New on Netflix: Julie Andrews plays mentor to performing kids in Julie’s Greenroom, and makes everything glorious
Actress plays a woman who runs a theatrical workshop for Greenies in this TV series that teaches pre-schoolers about the performing arts
Julie Andrews has a show on Netflix, Julie’s Greenroom, a theatre-themed show for children. Created by Andrews with Emma Walton Hamilton (her daughter and collaborator on the The Very Fairy Princess books) and children’s TV veteran Judy Rothman-Rofe (The New Adventures of Madeline), it has 13 episodes. The show premiered worldwide including Hong Kong last Friday.
“Isn’t it a glorious day?” asks Andrews, 81, entering stage left. Yes, one suddenly feels, it is. It’s Julie Andrews, people!
Andrews plays Julie, sometimes called Jules, sometimes called Miss Julie, who runs a performing arts workshop for kids in a theatre built by her father, who also ran performing arts workshops for kids.
She is not, I think, supposed to be the Julie Andrews. If she is, she is awfully modest, never mentioning My Fair Lady, Camelot, Mary Poppins or The Sound of Music. Perhaps she is saving it for later, for a big finish.
Gus (Giullian Yao Gioiello) is her right hand, a former student and the only other actual human in the regular cast. When they sing, he takes the higher parts. (Yes, Andrews, whose voice was ruined in an operation 20 years ago, is singing here, in a limited, but most effective way.)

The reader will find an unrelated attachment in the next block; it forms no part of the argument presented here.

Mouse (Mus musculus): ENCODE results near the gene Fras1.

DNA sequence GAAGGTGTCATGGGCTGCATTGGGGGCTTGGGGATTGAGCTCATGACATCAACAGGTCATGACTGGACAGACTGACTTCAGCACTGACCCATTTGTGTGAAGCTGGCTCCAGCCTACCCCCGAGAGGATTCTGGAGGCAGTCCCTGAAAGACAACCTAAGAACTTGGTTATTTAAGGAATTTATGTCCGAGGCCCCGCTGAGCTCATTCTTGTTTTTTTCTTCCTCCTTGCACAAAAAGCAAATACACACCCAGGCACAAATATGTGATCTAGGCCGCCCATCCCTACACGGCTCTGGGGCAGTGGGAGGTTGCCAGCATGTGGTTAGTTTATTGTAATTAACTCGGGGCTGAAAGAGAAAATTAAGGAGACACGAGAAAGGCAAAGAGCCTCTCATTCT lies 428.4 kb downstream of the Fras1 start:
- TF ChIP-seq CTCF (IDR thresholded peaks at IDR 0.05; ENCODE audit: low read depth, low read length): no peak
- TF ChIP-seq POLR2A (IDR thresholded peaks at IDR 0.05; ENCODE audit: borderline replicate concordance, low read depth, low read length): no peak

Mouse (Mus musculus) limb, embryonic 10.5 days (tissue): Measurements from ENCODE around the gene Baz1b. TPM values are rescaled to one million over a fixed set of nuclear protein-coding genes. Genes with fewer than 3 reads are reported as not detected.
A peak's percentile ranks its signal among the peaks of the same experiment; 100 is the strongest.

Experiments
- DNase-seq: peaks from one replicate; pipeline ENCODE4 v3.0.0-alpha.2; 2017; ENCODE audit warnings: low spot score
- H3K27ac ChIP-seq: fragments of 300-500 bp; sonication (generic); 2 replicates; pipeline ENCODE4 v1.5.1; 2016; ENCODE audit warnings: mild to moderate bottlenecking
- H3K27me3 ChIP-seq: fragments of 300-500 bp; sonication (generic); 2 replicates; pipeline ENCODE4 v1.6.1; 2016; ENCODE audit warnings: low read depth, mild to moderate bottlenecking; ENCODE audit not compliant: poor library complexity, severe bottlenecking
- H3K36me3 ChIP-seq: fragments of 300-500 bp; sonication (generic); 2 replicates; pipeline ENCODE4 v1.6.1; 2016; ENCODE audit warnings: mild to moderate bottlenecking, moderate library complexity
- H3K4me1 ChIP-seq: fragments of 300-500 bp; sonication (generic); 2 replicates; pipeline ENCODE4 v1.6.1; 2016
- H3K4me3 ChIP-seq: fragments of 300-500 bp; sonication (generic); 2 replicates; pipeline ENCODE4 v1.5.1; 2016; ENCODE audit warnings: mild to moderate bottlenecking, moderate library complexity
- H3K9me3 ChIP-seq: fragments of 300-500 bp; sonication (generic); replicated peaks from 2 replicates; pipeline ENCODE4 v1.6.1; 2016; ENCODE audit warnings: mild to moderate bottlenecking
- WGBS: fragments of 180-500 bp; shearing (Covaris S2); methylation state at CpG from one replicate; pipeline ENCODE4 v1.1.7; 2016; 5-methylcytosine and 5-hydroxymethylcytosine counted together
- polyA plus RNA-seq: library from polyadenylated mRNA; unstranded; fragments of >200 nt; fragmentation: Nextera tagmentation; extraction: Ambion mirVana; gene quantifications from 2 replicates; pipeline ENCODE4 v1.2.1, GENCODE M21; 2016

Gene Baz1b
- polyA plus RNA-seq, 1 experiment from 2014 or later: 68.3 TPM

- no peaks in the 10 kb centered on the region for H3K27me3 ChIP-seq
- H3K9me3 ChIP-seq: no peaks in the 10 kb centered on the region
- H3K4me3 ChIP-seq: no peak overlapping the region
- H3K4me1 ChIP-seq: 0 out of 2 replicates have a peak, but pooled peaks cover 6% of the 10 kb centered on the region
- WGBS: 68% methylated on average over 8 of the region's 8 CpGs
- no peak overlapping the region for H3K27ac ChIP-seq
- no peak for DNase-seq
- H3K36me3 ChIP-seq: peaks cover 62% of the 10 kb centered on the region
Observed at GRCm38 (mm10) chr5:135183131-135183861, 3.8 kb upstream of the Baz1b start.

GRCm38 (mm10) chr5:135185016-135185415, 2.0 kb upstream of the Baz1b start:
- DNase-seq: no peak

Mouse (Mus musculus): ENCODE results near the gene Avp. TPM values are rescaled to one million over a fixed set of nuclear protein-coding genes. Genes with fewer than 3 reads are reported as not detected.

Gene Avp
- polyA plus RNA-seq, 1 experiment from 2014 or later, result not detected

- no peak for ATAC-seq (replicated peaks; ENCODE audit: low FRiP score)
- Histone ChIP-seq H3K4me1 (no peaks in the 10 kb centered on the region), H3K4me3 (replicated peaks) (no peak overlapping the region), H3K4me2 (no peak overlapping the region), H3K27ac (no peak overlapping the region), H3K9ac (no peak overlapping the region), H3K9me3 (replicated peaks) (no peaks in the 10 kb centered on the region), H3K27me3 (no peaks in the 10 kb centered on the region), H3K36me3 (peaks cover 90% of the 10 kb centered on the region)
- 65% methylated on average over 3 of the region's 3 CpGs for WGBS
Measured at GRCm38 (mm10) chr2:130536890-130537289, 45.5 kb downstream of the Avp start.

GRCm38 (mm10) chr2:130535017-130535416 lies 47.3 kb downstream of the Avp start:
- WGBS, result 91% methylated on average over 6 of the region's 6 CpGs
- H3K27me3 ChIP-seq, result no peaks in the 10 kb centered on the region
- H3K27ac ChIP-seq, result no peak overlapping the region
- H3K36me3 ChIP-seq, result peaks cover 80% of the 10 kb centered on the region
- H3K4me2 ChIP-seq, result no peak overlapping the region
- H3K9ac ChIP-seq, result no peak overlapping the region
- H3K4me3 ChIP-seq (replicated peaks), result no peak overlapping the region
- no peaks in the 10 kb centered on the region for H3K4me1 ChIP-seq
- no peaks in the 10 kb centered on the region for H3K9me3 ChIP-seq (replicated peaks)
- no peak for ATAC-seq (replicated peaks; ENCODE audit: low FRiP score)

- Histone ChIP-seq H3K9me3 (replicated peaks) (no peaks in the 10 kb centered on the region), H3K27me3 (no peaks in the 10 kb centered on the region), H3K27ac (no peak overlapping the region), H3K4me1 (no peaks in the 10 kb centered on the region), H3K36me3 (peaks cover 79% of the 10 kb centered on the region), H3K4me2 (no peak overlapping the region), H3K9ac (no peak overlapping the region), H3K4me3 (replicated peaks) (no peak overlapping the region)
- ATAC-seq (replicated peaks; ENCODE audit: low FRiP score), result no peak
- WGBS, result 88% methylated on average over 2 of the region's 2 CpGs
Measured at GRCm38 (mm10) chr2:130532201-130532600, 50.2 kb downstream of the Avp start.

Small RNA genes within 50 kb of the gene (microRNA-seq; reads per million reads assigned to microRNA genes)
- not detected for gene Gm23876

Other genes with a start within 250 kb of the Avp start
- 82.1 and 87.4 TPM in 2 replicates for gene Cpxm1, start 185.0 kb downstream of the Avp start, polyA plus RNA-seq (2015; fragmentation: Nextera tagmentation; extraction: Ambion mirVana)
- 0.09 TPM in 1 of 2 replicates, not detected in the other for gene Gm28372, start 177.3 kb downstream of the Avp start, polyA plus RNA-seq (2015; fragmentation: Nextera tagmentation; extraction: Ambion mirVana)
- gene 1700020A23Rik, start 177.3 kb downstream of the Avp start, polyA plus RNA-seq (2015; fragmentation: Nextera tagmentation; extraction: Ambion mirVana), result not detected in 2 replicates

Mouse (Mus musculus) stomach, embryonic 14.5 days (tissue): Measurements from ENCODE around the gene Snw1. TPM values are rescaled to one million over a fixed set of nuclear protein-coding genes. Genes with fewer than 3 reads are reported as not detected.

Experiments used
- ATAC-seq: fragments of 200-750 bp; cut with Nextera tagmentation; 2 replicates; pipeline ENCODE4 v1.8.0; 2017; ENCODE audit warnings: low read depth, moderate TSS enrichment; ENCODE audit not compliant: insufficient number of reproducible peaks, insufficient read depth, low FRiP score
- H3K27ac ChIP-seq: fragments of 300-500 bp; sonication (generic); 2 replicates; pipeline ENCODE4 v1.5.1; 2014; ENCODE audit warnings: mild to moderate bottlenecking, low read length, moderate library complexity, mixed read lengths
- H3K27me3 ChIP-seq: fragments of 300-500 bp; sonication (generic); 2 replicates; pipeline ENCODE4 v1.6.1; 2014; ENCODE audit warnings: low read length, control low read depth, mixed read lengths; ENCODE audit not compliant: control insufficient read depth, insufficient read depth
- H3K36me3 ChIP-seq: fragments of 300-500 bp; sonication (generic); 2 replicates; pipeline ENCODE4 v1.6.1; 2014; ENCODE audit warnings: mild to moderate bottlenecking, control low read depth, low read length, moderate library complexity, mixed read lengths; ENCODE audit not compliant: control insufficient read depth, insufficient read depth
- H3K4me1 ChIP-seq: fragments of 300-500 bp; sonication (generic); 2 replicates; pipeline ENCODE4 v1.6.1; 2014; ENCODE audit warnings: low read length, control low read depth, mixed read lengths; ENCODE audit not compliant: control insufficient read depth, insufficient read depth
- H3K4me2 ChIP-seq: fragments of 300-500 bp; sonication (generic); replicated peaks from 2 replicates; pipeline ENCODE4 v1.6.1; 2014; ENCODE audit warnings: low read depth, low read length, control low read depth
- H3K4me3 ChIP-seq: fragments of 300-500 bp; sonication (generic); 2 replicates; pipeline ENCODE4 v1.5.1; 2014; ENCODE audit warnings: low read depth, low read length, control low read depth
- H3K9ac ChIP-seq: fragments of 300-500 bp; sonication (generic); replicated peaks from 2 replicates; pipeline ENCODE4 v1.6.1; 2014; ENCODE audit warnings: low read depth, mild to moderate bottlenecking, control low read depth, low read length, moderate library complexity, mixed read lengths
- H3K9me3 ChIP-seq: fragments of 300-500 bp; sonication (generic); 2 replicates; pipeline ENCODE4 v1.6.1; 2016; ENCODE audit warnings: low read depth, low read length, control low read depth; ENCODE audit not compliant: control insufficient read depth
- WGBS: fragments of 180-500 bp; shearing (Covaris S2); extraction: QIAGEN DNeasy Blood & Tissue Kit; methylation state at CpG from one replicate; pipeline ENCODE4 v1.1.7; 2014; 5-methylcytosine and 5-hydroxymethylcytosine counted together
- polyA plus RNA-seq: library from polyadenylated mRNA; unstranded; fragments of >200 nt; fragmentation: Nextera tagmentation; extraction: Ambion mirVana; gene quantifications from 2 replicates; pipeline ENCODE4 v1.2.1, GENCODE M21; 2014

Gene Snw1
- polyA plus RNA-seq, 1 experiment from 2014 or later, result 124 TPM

The current class is all puppets, the work of Jim Henson’s Creature Shop – I guess we can’t call them Muppets now that Disney owns that brand. Diverse in culture and character, they include a child who uses a wheelchair and another who seems meant to be “on the spectrum” – “If only I could play a robot; that’s a character I can relate to,” he says – and who looks a little like Robbie Rist playing Cousin Oliver in The Brady Bunch.
An intended production of The Wizard of Oz is sidelined when a burst pipe in the basement destroys the props and the costumes, leaving the kids to build their own original musical from the ground up. This provides opportunities for visits from guest artists – Idina Menzel, Alec Baldwin and members of the cast of Stomp in the three episodes I’ve seen. Other visitors include Ellie Kemper, Josh Groban, Tituss Burgess, Bill Irwin and Andrews’ long-time friend and sometime performing partner Carol Burnett – who drop by to lead “master classes,” eat mini-scones and drink white grape juice, which doesn’t stain. Filmed portions take the action out into the real theatres of Broadway.
Happiness pours out of Julie’s Greenroom. The show could easily slop over into preciousness, with all these talking dolls and the bountiful positivity – every crisis is just a brief prelude to a solution and a reason for Andrews to say “Oh, gosh,” which is its own small delight. But it stays sharp enough. There is none of the awful giggling often forced upon animated or puppet children in preschool series, as if kids went around laughing at everything all the time.
As on Sesame Street and The Muppet Show, the interplay between the people and the puppets feels perfectly natural; indeed, real kids, being kid actors, might have been problematically cute.